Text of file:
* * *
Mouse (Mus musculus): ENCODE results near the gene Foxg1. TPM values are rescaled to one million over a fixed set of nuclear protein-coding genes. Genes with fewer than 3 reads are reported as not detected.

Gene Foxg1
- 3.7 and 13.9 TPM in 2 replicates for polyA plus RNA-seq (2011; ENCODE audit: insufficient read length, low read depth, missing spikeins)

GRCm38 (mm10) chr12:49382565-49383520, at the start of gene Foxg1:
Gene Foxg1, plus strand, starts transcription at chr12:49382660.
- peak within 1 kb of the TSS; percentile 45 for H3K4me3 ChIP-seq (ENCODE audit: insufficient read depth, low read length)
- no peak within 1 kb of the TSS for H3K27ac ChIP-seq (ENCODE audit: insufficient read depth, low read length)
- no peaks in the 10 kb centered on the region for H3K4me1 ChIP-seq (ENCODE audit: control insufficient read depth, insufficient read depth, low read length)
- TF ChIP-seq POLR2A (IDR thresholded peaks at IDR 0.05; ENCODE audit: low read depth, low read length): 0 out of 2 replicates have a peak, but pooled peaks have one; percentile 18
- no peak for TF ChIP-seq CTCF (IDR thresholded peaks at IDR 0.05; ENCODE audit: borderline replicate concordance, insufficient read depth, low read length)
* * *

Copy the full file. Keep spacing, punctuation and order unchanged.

Mouse (Mus musculus): ENCODE results near the gene Foxg1. TPM values are rescaled to one million over a fixed set of nuclear protein-coding genes. Genes with fewer than 3 reads are reported as not detected.

Gene Foxg1
- 3.7 and 13.9 TPM in 2 replicates for polyA plus RNA-seq (2011; ENCODE audit: insufficient read length, low read depth, missing spikeins)

GRCm38 (mm10) chr12:49382565-49383520, at the start of gene Foxg1:
Gene Foxg1, plus strand, starts transcription at chr12:49382660.
- peak within 1 kb of the TSS; percentile 45 for H3K4me3 ChIP-seq (ENCODE audit: insufficient read depth, low read length)
- no peak within 1 kb of the TSS for H3K27ac ChIP-seq (ENCODE audit: insufficient read depth, low read length)
- no peaks in the 10 kb centered on the region for H3K4me1 ChIP-seq (ENCODE audit: control insufficient read depth, insufficient read depth, low read length)
- TF ChIP-seq POLR2A (IDR thresholded peaks at IDR 0.05; ENCODE audit: low read depth, low read length): 0 out of 2 replicates have a peak, but pooled peaks have one; percentile 18
- no peak for TF ChIP-seq CTCF (IDR thresholded peaks at IDR 0.05; ENCODE audit: borderline replicate concordance, insufficient read depth, low read length)